The first sergeant didn't have time to get out another word. The parade square echoed with the sound of a hundred soldiers, all quickly taking one step forward!

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Re: Humor in the Wehrmacht

Post by der alte Landser » Fri Dec 04, 2009 1:02 pm

Here are a couple of more funny entries from the "Flieger ABC"

Kopfrollen / Head rolling (as in "Heads will roll if you don't shape up!)

Recently introduced sport in the German armed forces. Has become extremely popular, especially in the winter months.


Verfranzen / To lose one's way

Exclusive activity of those who use maps, wind correction angles, and other such chicanery in an attempt to avoid getting hopelessly lost. Is often combined with the emergency landing. (see entry for emergency landing.)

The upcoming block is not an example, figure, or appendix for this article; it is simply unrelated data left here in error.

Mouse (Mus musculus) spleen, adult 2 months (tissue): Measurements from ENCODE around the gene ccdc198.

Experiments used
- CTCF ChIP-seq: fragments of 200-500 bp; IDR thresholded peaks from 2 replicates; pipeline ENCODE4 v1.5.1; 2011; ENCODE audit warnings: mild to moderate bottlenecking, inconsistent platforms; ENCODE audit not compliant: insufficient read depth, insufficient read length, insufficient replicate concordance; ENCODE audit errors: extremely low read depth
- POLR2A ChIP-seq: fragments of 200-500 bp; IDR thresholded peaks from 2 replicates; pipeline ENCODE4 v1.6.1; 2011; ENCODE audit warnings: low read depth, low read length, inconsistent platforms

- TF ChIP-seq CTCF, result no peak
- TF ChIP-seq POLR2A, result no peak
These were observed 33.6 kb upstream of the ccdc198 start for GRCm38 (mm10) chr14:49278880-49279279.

Waggonzähler / Wagon counter

Collective term for the inmates of observer schools, whose sunny youth is taken up with learning a skill that any railroad worker knows how to do instinctively, and probably much better.


Kurbeln / To really crank it, to turn and burn

Maneuver employed during aerial combat and acrobatic flying, whereby the machine is pushed into a tight spinning turn at high speed. To get the most out of the machine, and the co-pilot, this maneuver is best employed after a large meal. (see entry for upchuck)


Frühstück aus dem Gesicht fallen / to upchuck

Commonly encountered sickness of fliers, esp. little bunnies (see entry for little bunny). This condition arises after a well-earned meal followed by the urgent desire to give it away. If one is the recipient of this favor, he should always endeavor to return it in kind.

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Re: Humor in the Wehrmacht

Post by der alte Landser » Tue Dec 15, 2009 10:39 am

Here are a few from "Landser Lachen, Neuer Deutscher Soldatenhumor," 1940

page 61, "The Egotist"

The sergeant asks a soldier, what it means to be a good Kamerad. The recruit ponders the question for a bit, and then replies loudly and with feeling:

"Sergeant, good Kameradschaft is: when another soldier still has some sausage left over, and gives it to me when I've already eaten mine!"